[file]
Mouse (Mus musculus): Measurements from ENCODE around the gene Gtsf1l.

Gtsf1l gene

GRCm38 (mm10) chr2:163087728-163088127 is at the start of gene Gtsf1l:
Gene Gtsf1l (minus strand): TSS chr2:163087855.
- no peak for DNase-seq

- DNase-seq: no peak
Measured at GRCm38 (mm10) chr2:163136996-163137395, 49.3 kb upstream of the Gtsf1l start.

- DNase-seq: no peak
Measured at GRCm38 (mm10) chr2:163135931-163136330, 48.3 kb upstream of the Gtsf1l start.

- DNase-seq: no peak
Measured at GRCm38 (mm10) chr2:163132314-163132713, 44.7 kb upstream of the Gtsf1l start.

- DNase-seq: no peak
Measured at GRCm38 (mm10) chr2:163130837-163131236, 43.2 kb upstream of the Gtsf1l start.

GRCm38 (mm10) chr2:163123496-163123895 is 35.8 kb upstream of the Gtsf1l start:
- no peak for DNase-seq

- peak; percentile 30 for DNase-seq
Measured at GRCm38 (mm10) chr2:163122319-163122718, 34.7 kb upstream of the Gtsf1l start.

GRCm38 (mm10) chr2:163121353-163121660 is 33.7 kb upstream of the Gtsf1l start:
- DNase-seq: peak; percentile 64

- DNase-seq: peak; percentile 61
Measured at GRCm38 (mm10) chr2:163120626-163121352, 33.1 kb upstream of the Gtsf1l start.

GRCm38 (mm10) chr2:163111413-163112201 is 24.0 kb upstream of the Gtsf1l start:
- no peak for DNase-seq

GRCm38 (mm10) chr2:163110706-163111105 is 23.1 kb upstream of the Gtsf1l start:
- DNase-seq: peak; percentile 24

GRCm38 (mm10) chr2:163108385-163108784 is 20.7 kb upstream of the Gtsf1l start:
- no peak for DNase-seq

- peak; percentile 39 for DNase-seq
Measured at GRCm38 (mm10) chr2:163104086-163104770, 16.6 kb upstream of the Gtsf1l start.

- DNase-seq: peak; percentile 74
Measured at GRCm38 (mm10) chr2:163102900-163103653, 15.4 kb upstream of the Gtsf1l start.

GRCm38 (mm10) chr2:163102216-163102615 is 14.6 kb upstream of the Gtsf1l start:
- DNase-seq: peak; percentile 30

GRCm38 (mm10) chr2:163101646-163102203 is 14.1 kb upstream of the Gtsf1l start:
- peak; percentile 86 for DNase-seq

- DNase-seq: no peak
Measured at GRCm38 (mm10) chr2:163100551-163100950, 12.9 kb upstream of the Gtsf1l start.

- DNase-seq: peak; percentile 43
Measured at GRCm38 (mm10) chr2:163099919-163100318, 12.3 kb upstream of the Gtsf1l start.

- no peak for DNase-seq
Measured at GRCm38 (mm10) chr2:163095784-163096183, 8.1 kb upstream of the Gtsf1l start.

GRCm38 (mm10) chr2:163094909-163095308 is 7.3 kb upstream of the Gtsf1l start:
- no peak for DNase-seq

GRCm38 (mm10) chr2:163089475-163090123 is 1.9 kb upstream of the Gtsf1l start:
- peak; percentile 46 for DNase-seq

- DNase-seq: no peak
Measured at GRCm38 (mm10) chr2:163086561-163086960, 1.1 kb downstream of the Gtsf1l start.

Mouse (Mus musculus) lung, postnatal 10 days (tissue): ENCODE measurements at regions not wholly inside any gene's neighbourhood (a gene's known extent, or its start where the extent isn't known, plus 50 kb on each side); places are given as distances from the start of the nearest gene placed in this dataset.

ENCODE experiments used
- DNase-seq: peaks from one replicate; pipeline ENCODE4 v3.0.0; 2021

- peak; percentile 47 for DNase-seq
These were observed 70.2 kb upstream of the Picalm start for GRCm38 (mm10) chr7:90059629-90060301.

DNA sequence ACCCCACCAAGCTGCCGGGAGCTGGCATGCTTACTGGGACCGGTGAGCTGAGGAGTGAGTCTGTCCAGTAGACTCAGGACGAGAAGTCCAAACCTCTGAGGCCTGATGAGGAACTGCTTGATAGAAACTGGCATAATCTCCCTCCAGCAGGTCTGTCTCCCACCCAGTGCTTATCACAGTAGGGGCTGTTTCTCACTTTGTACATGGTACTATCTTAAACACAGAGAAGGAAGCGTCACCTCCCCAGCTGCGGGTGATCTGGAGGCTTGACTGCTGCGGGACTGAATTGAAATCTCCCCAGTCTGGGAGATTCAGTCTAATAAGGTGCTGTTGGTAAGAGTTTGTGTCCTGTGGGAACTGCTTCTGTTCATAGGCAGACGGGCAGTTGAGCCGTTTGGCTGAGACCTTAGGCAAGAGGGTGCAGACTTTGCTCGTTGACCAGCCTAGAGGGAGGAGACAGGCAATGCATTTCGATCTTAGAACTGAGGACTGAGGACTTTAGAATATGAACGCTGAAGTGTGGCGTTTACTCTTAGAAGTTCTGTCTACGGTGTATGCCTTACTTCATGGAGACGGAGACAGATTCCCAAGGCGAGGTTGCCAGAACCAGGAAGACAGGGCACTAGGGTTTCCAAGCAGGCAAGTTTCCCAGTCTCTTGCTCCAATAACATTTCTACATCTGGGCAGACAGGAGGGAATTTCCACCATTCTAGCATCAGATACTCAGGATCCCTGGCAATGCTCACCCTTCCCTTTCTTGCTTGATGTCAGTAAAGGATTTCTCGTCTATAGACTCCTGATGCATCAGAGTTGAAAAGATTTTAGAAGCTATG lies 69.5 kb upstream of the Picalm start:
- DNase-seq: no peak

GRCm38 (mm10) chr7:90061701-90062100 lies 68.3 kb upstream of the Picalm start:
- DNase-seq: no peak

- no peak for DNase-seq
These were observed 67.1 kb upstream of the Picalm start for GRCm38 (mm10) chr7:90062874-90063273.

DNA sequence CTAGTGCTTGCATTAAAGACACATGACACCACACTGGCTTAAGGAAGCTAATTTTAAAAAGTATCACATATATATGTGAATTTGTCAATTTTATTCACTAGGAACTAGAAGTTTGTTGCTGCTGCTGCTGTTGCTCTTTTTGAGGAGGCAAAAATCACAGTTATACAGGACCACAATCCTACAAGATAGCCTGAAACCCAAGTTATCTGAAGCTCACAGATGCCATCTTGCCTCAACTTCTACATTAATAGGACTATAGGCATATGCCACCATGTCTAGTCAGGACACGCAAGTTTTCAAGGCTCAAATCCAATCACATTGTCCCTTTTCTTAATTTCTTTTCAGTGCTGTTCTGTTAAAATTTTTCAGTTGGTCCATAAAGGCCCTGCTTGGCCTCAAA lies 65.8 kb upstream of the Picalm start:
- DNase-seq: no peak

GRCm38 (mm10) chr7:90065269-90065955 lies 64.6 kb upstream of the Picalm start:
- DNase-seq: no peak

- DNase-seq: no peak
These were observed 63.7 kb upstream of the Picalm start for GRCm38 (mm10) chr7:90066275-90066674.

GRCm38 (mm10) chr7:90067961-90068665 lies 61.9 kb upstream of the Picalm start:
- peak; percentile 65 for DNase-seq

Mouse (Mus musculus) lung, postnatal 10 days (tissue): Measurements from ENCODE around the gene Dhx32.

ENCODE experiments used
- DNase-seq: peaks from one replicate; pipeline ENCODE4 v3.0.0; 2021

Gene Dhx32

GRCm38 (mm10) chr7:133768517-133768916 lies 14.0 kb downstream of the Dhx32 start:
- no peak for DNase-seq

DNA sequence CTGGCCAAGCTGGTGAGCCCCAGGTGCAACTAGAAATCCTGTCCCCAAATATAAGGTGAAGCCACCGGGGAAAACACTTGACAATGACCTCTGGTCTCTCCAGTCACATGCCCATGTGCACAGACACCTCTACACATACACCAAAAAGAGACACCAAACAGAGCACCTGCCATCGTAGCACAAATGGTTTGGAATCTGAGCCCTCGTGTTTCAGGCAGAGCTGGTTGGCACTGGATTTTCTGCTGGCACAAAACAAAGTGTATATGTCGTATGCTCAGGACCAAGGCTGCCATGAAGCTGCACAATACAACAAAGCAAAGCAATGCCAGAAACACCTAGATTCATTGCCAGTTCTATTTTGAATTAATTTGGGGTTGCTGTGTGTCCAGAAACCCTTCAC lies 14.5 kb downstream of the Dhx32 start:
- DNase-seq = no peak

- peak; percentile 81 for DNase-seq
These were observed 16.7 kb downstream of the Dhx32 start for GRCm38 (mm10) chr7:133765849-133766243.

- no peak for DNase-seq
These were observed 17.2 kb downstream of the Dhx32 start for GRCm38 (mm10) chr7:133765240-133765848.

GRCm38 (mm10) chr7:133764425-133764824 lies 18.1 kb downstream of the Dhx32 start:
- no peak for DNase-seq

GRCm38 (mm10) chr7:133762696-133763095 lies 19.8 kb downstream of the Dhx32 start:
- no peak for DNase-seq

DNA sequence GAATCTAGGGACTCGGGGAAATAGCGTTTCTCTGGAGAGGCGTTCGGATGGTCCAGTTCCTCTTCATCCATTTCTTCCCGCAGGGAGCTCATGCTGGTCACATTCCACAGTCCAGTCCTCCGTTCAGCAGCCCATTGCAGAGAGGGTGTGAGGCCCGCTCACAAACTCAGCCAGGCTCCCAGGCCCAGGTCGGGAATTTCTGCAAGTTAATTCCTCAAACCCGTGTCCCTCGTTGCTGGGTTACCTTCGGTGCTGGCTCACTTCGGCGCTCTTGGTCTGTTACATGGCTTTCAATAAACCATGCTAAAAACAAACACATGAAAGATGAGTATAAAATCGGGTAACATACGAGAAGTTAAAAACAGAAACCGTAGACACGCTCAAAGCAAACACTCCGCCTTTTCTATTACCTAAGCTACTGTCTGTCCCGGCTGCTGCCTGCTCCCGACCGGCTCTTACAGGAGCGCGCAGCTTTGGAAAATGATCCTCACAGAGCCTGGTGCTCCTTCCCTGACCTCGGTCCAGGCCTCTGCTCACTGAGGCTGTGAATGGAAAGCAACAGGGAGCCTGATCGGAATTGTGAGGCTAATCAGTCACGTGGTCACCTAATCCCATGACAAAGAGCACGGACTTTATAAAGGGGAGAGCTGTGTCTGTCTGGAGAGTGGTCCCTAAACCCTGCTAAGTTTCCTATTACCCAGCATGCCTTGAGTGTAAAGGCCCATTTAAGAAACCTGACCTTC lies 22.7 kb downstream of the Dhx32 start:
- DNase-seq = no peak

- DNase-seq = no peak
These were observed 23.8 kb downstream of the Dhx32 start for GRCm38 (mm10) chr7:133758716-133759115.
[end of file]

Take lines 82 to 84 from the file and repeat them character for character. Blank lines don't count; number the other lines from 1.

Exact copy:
- no peak for DNase-seq

DNA sequence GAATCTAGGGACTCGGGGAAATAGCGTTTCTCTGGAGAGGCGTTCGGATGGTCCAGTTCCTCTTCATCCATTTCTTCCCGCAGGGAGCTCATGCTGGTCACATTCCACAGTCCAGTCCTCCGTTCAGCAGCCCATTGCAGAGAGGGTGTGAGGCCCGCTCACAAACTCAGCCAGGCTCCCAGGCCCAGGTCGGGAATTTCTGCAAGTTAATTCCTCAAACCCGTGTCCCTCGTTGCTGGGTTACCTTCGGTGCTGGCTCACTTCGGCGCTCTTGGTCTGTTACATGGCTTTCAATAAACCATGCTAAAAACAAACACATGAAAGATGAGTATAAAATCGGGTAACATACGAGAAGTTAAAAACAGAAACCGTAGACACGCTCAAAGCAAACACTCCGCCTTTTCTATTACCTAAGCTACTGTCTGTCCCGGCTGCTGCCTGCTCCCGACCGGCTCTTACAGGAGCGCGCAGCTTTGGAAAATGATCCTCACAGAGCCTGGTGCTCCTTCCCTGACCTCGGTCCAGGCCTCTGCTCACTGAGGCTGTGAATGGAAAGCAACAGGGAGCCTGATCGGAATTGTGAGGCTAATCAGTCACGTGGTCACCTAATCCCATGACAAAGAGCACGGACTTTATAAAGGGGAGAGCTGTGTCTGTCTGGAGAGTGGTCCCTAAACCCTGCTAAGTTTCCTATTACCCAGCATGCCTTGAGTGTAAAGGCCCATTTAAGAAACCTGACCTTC lies 22.7 kb downstream of the Dhx32 start:
- DNase-seq = no peak